Endorsed by

SONA marks 20th anniversary with focus on mental health

The rapid development of technology and increasing global connectivity means that there has never been a better time to be a student of architecture.

While acquiring practical skills is a pivotal and essential step in becoming a registered practitioner, however, students also need to develop their ability to:

  • effectively communicate with others,
  • engage in different activities that enhance learning outside of the classroom and
  • improve collaborative processes after graduation

These skills are just as important for any student of architecture and, when combined with what is taught at university, yield healthy habits of practice. Students who don’t connect and get involved with the broader community will be less confident applicants at their first interviews.

There is an environment that encourages this kind of interaction in a real world context: the Australian Institute of Architects’ Student Organised Network for Architecture (SONA), which was founded in 1998.

This year marks the 20th anniversary of this fantastic student-led organization, which connects Australian architecture students with the profession. It works to enable a smoother transition from university to practice by providing opportunities to develop better connectivity and fluidity, including specialized events and competitions. In 2018, SONA is focussing on mental health and wellbeing, with plans underway to address this topical theme in both local and national events.

SONA’s independent nature allows students to meet and mingle with their peers from universities across the country. Key events – such as portfolio “speed-dating,” the hands-on, national Upscale design and build workshop and Superstudio design competition – are experiences where students can expect to gain lifelong skills and connect with their peers.

SONA also provides all members with a subscription to Architecture Australia, the Institute’s bimonthly national magazine, which points to the projects and conversations defining the industry.

After being a member for 12 months and experiencing first-hand the opportunities that SONA provides, students can apply to represent their university. Through a camp, run over several days, the Institute provides these representatives with leadership training and skills to further promote SONA on campus and to advance the next generation of architects.

We held this camp at the Institute’s offices in Melbourne at the beginning of February and the energy was intoxicating. It was great to meet students from across Australia with such enthusiastic ideas for the year ahead. Collectively, we believe in providing students with healthy opportunities to converse and a holistic approach to studying architecture, with an emphasis on reaching out and communicating.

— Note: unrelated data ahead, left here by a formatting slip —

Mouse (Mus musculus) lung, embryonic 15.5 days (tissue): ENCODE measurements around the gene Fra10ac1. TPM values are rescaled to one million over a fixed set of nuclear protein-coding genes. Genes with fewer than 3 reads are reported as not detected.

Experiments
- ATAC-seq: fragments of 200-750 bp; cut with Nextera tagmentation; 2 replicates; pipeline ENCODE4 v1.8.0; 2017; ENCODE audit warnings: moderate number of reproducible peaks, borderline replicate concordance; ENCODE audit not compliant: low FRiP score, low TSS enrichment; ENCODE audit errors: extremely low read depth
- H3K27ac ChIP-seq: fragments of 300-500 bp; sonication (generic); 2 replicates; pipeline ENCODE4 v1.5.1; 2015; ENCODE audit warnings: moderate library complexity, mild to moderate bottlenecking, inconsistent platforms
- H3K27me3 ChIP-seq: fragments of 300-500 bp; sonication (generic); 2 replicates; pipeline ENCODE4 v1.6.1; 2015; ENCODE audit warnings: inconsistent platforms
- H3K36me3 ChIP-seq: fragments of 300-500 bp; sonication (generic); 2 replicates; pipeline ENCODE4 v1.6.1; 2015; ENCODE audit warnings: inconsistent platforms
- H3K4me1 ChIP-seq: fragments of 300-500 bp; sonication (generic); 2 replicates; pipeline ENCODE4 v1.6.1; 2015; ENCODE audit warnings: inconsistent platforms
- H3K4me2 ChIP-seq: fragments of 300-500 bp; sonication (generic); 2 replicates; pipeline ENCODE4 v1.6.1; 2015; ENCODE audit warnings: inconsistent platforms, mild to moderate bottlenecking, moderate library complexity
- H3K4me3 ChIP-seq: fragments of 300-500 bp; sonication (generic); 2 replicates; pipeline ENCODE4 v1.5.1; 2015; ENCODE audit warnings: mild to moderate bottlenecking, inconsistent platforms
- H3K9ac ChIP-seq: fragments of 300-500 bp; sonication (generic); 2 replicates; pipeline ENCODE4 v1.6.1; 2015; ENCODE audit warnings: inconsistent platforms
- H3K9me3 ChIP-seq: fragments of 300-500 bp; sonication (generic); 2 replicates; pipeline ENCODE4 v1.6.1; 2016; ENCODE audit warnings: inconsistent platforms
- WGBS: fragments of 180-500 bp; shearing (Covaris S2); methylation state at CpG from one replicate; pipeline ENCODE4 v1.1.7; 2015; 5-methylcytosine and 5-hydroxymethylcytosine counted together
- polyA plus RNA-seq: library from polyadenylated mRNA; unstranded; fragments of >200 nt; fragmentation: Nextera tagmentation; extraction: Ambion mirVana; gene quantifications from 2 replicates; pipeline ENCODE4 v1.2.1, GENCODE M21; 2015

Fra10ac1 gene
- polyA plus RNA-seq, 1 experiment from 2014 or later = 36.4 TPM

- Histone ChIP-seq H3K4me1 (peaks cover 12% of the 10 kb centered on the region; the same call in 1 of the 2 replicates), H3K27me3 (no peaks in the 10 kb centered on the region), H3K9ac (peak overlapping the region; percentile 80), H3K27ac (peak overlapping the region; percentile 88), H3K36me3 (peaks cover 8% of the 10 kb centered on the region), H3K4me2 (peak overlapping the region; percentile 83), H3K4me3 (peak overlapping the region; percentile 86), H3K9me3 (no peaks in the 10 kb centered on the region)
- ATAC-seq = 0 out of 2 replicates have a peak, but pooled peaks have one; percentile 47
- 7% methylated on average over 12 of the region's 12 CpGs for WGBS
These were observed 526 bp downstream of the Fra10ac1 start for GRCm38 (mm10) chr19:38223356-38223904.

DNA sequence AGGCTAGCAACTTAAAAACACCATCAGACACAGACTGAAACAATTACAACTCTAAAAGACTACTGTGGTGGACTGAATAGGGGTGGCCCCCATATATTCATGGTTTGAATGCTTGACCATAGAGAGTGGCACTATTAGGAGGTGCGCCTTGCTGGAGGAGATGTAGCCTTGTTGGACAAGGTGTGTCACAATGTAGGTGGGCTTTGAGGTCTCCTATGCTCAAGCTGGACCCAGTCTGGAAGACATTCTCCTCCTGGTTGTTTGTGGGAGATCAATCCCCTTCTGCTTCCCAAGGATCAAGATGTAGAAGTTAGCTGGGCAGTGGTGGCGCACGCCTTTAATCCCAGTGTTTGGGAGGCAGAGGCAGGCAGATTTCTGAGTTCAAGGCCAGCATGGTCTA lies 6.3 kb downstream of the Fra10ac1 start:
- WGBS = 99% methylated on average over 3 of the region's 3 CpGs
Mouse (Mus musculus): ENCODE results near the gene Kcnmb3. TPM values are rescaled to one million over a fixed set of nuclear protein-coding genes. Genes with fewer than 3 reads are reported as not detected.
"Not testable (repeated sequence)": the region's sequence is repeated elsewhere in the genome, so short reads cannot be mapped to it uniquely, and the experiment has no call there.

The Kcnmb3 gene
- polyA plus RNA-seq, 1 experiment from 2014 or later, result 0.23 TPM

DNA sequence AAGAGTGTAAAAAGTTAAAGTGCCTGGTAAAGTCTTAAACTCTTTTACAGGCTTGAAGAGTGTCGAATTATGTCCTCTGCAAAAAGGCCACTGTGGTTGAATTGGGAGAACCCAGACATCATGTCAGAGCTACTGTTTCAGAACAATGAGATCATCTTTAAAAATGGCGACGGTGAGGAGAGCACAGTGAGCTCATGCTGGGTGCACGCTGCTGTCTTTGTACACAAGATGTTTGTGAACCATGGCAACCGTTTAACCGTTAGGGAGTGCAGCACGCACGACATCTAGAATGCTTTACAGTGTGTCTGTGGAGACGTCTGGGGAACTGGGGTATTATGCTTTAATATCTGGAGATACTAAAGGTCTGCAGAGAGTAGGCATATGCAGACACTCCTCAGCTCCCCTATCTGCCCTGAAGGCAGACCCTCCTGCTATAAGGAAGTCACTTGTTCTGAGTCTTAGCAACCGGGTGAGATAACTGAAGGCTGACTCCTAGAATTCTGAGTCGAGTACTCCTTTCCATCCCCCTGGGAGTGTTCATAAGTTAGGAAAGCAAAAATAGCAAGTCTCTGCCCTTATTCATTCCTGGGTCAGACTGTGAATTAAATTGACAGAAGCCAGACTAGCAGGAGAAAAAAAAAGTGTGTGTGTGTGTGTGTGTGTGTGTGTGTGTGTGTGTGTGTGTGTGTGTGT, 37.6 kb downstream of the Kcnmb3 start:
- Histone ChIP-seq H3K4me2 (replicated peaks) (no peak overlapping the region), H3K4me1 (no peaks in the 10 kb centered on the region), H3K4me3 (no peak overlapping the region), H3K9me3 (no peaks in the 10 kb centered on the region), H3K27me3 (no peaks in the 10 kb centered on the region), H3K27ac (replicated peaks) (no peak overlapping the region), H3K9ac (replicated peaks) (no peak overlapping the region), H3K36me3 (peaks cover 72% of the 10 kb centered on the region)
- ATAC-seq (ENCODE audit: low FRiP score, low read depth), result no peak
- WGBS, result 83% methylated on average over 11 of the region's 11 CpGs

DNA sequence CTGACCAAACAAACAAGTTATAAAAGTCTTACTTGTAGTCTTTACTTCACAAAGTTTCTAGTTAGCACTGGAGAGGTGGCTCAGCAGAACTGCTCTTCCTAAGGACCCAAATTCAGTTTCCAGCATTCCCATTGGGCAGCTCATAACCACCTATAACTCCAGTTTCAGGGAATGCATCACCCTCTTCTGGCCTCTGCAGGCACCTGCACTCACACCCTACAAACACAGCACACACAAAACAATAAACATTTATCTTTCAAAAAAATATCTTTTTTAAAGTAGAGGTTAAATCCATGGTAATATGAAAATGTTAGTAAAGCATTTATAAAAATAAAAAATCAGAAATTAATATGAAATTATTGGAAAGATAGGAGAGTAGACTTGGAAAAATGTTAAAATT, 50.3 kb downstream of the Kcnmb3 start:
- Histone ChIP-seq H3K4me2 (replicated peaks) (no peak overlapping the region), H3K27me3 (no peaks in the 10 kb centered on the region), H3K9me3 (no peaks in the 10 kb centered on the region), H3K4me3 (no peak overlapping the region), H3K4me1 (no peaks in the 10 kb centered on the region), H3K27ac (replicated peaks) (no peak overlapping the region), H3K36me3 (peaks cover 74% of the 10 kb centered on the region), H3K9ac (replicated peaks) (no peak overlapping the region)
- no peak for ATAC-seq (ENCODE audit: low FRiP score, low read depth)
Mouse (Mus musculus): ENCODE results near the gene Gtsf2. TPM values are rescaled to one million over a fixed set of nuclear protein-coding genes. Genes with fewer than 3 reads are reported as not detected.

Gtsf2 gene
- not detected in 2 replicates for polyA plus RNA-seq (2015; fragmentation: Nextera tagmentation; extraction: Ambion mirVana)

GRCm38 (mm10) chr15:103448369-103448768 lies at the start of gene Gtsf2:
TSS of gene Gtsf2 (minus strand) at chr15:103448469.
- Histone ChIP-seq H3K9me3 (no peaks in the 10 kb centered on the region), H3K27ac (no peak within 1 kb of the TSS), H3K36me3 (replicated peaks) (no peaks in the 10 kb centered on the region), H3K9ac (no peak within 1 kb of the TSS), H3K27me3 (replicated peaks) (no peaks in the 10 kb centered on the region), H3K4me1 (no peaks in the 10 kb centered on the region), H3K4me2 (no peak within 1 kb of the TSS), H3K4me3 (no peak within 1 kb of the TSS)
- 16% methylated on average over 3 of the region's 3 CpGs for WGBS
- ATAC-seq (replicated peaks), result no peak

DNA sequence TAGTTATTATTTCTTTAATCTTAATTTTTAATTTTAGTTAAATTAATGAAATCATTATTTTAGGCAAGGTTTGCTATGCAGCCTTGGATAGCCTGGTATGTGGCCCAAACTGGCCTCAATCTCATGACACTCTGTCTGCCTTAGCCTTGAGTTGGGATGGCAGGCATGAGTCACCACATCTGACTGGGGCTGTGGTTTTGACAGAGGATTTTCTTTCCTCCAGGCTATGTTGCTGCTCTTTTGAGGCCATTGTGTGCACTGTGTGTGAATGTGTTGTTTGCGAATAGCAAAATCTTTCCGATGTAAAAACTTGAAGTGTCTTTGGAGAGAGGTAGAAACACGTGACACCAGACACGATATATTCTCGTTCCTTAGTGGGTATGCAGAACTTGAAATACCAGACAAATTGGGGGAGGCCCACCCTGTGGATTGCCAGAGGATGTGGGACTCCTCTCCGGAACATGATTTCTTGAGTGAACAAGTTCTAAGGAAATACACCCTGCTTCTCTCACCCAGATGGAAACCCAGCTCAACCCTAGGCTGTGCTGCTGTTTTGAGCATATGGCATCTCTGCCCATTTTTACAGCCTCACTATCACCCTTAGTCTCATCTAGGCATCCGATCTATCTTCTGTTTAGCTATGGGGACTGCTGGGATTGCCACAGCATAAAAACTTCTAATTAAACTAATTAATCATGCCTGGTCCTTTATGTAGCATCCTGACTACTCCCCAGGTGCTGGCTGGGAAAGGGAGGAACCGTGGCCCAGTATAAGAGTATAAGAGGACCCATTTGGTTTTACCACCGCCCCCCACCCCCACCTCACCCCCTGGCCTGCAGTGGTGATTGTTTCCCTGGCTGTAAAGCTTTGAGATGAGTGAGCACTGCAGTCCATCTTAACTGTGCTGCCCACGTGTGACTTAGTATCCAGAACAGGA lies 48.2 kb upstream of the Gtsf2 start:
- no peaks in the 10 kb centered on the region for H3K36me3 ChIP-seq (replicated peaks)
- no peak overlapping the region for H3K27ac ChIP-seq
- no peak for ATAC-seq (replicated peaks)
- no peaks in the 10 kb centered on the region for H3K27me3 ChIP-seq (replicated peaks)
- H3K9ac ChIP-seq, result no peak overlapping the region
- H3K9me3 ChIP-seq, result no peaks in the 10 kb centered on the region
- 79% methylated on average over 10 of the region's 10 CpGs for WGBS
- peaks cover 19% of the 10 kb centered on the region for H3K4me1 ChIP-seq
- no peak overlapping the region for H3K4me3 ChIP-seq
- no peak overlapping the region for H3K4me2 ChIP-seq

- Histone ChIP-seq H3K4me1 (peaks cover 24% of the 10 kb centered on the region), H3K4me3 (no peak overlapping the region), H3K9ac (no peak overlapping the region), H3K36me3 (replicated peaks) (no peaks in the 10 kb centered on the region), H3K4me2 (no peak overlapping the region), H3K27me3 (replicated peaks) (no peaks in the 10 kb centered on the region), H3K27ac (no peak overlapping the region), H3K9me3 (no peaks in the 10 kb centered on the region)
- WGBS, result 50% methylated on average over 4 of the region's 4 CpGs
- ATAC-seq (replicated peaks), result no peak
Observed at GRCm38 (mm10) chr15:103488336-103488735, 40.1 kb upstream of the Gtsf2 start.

Keep an eye out for these upcoming leaders of architecture who will be flying the SONA flag in 2018, helping to network, collaborate and engage students of architecture with the profession..

Don’t sit on the bench and wait for opportunities to come knocking. Get out there and make connections – you might surprise yourself at the doors that it will open.

For more information, visit the SONA website or the #sonaaustralia hashtag on Instagram.

More practice

See all
The planting scheme of the Kampung Admirality was designed by Ramboll Studio Dreiseitl. Plants overflow from each level, creating a community park for the 11 housing blocks. Architecture in the age of loneliness

Tracey Ingram explores a number of interiors around the world that highlight the importance of designing communal spaces in a contradictory epoch of hyper-connectivity and …

Inside the office of Kieran Timberlake in Philadelphia, PA, USA. Searching and searching again: Research in practice

Billie Faircloth, partner at Kieran Timberlake, argues that a conversation on research in architectural practice begins by making the word “research” more approachable.

Scott Base with Mount Erebus in the background. There were differing accounts about why the buildings were painted green. A popular theory was that the Superintendent, Bob Thomson, liked Ireland's white cottages surrounded by green and reversed this combination for Scott Base. An Antarctic collaboration

Hugh Broughton and Stephen Middleton on working in one of the most collaborative design teams imaginable in Antarctica.

Amy Muir and Shelley Penn at Parlour’s Melbourne Autumn Salon 2017. Gender equity needed 'in every nook and cranny of architecture,' census analysis shows

In 2012, Parlour published its first and devastating statistical portrayal of the loss of women from the architecture profession and their sparseness at senior levels. …

Most read

Latest on site